Annual general meetings are a convenient time to get shareholder approval for related party transactions (such as the issue of securities to directors).
For that reason, ASIC has used the upcoming AGM season to renew its warnings about the information provided to shareholders before such a vote.
In a recent statement, the Commission reminded companies of what it looks for when examining explanatory materials for a related party benefit vote.
Related party benefits must generally be approved by shareholders of public companies unless they constitute reasonable remuneration or are on arm's-length terms. There is no bright line test for what constitute reasonable remuneration or arm's-length terms. As a result, many companies opt for the "whitewash" option of shareholder approval.
An essential component of that whitewash procedure is giving shareholders an explanatory statement about the proposed benefit. The explanatory statement must be lodged beforehand with ASIC. If the Commission has adverse comments about the adequacy of the explanatory statement, the company must send those comments to the shareholders.
What does ASIC look for?
In its statement, ASIC drew particular attention to a number of what it has described as "common defects" in related party explanatory statements:
Inadequate valuation of the financial benefit - whether securities or assets - is a recurring theme. In ASIC's view, an adequate valuation requires disclosure of the basis of the valuation and the principal assumptions behind the valuation. In some circumstances it may also be necessary to provide a valuation by an independent expert. If the company is purchasing an asset from a related party in exchange for shares, it may be necessary to include valuations of both the asset and the shares.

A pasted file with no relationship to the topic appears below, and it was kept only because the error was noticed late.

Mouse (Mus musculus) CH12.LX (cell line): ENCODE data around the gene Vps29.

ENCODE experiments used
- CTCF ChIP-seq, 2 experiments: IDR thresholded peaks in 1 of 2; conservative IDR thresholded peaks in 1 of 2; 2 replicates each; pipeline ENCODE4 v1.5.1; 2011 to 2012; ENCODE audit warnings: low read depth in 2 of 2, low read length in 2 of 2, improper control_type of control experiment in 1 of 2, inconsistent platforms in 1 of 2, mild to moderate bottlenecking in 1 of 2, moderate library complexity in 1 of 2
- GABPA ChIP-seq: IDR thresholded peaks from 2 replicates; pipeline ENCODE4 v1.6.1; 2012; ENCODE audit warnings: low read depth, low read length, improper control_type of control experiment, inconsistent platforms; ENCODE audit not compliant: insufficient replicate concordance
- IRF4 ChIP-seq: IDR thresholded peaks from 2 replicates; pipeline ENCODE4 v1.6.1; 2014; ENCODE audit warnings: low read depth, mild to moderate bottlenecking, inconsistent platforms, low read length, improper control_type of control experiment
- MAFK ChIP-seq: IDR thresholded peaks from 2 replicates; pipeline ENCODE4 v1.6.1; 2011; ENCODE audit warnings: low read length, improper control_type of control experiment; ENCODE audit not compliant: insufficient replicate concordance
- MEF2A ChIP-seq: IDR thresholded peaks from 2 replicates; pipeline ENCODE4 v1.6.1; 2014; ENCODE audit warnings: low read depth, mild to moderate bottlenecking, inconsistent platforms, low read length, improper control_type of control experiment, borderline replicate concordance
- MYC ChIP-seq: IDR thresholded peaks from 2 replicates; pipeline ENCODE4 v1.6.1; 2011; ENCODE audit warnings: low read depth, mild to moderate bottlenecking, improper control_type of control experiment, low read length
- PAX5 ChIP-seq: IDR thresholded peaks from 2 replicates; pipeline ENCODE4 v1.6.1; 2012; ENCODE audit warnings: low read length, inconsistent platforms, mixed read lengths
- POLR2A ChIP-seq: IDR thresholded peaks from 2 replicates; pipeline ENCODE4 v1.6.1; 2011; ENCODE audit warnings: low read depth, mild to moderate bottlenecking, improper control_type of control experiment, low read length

The related party who is to receive the financial benefit should be clearly identified.
The details of the financial benefit should include not only the type and amount of the benefit, but also the reason for giving the benefit and the basis for giving the particular benefit.
Shareholders should be told of any interest that the related party already has in the company. This would allow them to determine the likely extent of the related party's influence or control if the financial benefit were to be granted.
Shareholders should also be told if the benefit may have "dilution effects" on them. If there is a possible dilution effect, it should be set out or shareholders should be given sufficient information to allow them to calculate the effect themselves.
If the financial benefit is equity related, shareholders should be provided with the trading history of the relevant equity for the preceding 12 months. This information should include:
ASIC has expressed concern about inadequate compliance with the Corporations Act requirement for each director to make a recommendation as to the proposed resolution (or to state why they have not made a recommendation) and to give details as to any interest the relevant director may have in the outcome of the proposed transaction.
Another ASIC concern is that the recipient's total remuneration package should be disclosed where the proposed benefit is to be given by remuneration or an incentive.
Given its central role in the process, ASIC's list of concerns is essential reading for any company contemplating shareholder approval for a related party benefit.